1:32:14This week, we're returning to the second part of the ongoing series with Dr Simon Michaux. If you haven't listened to the first part, I'd recommend you do and I'll put the link in the show notes, but the edited highlight is that Simon is a mining engineer who is dedicated to crunching the numbers that nobody else bothers to crunch - of how much stuff there is: key stuff, like copper and lithium and cobalt and concrete - and where it comes from and how much power it takes to dig it up and move it around and where that power might come from. Our original plan for this 2nd part in our conversation was to explore Michaux' hierarchy of needs - the logistical things we'll need as we move to a low entropy, post-carbon, (which is to say, post-fossil-fuel) world. Everything in these conversations is predicated on the understanding that we've got to where we are by burning fossil fuels, which is to say concentrated ancient sunlight, laid down over millions of years - millions of years ago - and that this sudden access to vast quantities of readily transportable energy has changed who we are. Our civilisation is built on this stuff. But we haven't necessarily used it wisely. If I had time, I might write the counter-factual history where we discover oil in a culture that isn't predicated on power hierarchies and the accumulation of resources to the few by the many. But we don't live in that culture. We live in this one and we've burned more oil since 1995 than the whole of the rest of human history before that point. In doing so, we've brought ourselves to the point where the entire ecosystem on which we depend is breaking down and we need urgently to step back and think differently. Which is the entire point of this podcast - what does the thinking differently look like? How can we connect to the web of life in a way that allows us to play a constructive, regenerative part in a flourishing web? What are the spiritual and psychological and conceptual shifts this will take and how best can we make those shifts?In all those questions, I've tended to take for granted, for instance, the idea that we need to shift to renewable sources of power without actually thinking about whether that was a logistical possibility. Which is where Simon comes in because he does think about these things and he has the numbers to back it up. He gave his baseline talk 91 times in 2022 - sharpening it at every iteration - and now he's talking at governmental level to people who are listening, even if they don't yet know quite what to do. Unless you're listening in Scandinavia, he is probably not talking to your government. But he should be. So part of the reason for continuing the conversation is so that we - all of us who care - can get our heads around reality and then we can use that understanding to create governance systems that work. Link to Part 1 with Simon https://accidentalgods.life/transforming-industry-to-create-a-genuine-green-revolution/Balanced Resource Economy Paper https://www.centrumbalticum.org/files/5598/BSR_Policy_Briefing_2_2023.pdfSimon's Site https://www.simonmichaux.com/Alice Friedman site https://energyskeptic.com/Alice Friedman - When the Trucks Stop Running https://www.goodreads.com/en/book/show/27136955The Venus Project https://www.thevenusproject.com/Sam Harris TED Talk on AI https://youtu.be/8nt3edWLgIgBiomimicry Institute https://biomimicry.org/what-is-biomimicry/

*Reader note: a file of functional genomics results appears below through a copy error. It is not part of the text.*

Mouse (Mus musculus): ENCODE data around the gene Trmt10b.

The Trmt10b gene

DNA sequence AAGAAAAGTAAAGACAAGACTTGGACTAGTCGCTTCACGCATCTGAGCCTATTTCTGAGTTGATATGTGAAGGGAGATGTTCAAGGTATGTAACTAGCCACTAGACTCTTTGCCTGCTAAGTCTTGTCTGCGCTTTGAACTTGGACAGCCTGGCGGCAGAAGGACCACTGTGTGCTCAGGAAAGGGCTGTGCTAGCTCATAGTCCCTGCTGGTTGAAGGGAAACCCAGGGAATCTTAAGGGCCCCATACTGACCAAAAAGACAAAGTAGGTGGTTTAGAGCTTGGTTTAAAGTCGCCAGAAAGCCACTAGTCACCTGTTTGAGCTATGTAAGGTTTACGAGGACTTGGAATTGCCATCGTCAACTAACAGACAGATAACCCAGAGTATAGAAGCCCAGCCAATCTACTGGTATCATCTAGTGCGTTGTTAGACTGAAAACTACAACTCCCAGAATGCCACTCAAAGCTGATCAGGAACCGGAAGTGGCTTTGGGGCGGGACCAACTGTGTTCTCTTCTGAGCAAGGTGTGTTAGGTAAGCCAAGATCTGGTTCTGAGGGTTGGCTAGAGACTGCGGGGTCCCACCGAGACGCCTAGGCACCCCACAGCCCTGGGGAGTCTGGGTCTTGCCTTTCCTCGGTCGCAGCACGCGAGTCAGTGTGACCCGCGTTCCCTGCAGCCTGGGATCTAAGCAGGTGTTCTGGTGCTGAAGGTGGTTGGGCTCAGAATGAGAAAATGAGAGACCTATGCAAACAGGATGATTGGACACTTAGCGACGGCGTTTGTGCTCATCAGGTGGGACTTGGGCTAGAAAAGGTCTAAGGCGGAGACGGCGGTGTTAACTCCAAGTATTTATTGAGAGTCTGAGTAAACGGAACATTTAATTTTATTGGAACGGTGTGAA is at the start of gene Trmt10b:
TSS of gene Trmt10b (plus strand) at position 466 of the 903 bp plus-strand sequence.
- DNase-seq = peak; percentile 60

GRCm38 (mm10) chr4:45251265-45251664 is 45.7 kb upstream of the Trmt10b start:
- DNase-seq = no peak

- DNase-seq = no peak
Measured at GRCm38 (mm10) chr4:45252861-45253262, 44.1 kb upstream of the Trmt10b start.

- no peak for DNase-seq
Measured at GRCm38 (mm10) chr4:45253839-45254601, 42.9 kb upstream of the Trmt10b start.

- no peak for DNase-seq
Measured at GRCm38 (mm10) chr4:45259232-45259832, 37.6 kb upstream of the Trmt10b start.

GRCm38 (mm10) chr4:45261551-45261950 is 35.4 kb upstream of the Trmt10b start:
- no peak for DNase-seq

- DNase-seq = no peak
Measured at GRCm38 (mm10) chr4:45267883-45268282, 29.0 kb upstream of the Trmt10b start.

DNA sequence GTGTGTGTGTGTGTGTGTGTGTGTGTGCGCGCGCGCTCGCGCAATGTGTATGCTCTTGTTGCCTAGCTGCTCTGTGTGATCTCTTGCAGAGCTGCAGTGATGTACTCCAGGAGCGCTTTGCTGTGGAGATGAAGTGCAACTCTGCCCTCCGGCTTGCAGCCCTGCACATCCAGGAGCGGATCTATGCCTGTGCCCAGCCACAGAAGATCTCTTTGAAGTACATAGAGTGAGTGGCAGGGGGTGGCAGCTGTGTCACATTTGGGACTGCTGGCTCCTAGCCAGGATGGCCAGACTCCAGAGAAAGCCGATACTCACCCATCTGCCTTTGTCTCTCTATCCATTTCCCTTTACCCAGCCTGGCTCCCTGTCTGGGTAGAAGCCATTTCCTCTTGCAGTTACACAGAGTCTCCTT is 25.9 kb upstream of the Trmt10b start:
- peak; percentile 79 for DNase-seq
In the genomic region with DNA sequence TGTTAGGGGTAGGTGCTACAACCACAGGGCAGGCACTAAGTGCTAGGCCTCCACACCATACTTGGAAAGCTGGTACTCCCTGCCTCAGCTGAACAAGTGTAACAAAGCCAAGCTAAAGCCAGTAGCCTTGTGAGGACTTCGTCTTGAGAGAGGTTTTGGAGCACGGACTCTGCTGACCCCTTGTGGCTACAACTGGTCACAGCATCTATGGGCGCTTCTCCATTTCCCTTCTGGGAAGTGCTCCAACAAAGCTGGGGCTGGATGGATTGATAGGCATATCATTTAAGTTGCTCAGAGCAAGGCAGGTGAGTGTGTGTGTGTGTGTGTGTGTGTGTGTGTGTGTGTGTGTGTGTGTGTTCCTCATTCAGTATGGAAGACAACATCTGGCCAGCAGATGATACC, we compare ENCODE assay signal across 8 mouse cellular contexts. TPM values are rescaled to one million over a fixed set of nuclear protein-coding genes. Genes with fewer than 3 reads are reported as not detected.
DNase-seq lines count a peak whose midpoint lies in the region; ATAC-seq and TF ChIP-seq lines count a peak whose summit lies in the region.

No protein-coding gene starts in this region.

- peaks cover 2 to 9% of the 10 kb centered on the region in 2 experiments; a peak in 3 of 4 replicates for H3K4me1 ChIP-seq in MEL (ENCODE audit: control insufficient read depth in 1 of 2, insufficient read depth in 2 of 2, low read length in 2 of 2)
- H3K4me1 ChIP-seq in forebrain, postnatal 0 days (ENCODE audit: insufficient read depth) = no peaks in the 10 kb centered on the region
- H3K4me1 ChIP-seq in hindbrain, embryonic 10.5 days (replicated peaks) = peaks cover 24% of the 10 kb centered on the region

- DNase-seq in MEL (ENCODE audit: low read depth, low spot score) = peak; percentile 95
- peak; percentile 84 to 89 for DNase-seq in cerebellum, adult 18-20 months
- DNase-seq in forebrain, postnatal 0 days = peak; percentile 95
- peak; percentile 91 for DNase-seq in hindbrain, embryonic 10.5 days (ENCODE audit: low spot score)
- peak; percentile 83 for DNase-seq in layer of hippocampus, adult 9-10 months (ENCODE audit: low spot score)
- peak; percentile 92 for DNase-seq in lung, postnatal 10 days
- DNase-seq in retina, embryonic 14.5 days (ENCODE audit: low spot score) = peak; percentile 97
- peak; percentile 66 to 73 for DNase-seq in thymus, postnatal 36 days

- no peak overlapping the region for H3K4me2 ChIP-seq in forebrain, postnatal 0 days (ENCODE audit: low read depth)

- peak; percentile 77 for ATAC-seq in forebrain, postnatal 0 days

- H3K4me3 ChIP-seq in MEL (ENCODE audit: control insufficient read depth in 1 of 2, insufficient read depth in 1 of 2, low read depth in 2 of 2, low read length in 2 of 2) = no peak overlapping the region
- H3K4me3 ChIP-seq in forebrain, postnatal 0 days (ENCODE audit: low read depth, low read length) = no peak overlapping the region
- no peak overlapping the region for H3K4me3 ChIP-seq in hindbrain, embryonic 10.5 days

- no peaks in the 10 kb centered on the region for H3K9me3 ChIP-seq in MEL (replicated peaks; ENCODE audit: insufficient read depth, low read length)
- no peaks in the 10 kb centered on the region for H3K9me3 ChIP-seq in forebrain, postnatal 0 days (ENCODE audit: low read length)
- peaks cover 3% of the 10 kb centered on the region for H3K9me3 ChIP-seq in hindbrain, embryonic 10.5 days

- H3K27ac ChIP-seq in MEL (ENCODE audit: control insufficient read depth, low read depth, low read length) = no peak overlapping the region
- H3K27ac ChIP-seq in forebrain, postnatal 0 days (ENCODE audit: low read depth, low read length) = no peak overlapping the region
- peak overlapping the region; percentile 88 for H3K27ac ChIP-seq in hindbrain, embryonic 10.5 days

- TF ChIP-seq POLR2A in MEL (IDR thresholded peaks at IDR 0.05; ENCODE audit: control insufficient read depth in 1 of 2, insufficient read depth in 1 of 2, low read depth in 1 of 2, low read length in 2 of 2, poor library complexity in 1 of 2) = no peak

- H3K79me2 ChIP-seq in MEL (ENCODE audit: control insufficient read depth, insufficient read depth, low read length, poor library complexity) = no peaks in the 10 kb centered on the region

The Fine Art of Huddles: multiplying our potential by the power of our peers with Zahra Davidson of Huddlecraft
59:01How can we begin to shift away from the old hierarchical dominance structures of our past 2,000 years, towards something where everyone brings the best of themselves and embraces and celebrates the best in other people?It was in hunting for answers to this, that I came across this week's guest: someone who is opening doors all round the world in the creation of a regenerative, emotionally literate future. Zahra Davidson was Co-founder of and is now the Chief Executive and Design Director at Huddlecraft, an organisation that promotes and supports peer to peer learning. With a background spanning social entrepreneurship, service design, system change, sustainability and visual communication. she describes herself now as a purpose-led designer and strategist, working for a post-growth future for our finite planet. As you'll hear, Zahra and Huddlecraft have evolved a system of peer to peer learning that absolutely helps those involved to grow the emotional literacy - to exercise their conceptual and psychological muscles - as a way of shifting our culture's centre of gravity in a more generative direction. As part of this, she is Strategic Advisor to Money Movers (formerly called OwnIt), a movement designed to empower women to take Climate Action by moving their personal finances - and they are aiming to move £1billion by 2030. She and Huddlecraft are also involved in the newly formed Collective Imagination Practice Community - and any of you who have listened to more than a couple of podcasts will know that I'm fairly firmly of the belief that if we're going to get to that flourishing future we'd be proud to leave behind, we'll need a massed act of collective re-imagining of our trajectory. Huddlecraft https://www.huddlecraft.com/Huddlecraft 'Huddles' (peer learning groups) currently open for sign-up https://www.huddlecraft.com/huddlesHuddlecraft 101 training (learn to apply the power of peer-led approach) https://www.huddlecraft.com/101 Money Movers: women moving money for the planet https://www.wearemoneymovers.com/Collective Imagination Practice Community https://medium.com/imagination-practice/collective-imagination-practice-community-2023-24-1c1405d33662Joseph Rowntree Emerging Futures https://www.jrf.org.uk/blog/emerging-futures-updateDoughnut Economics Action Lab https://doughnuteconomics.org/CIVIC SQUARE https://civicsquare.cc/Medium post on creating 'microclimates' for learning and change inside organisations https://medium.com/huddlecraft/how-can-we-create-microclimates-for-learning-and-change-inside-organisations-70aae0266d9dMedium post on creating a 'surge' of peer to peer learning over the next decade https://medium.com/huddlecraft/a-surge-of-peer-to-peer-learning-through-multiple-intertwining-movements-55a101b5db5aZahra on LinkedIn https://www.linkedin.com/in/zahra-davidson-84710920/Huddlecraft on Twitter https://twitter.com/HuddlecraftHuddlecraft on Instagram https://www.instagram.com/huddle.craft/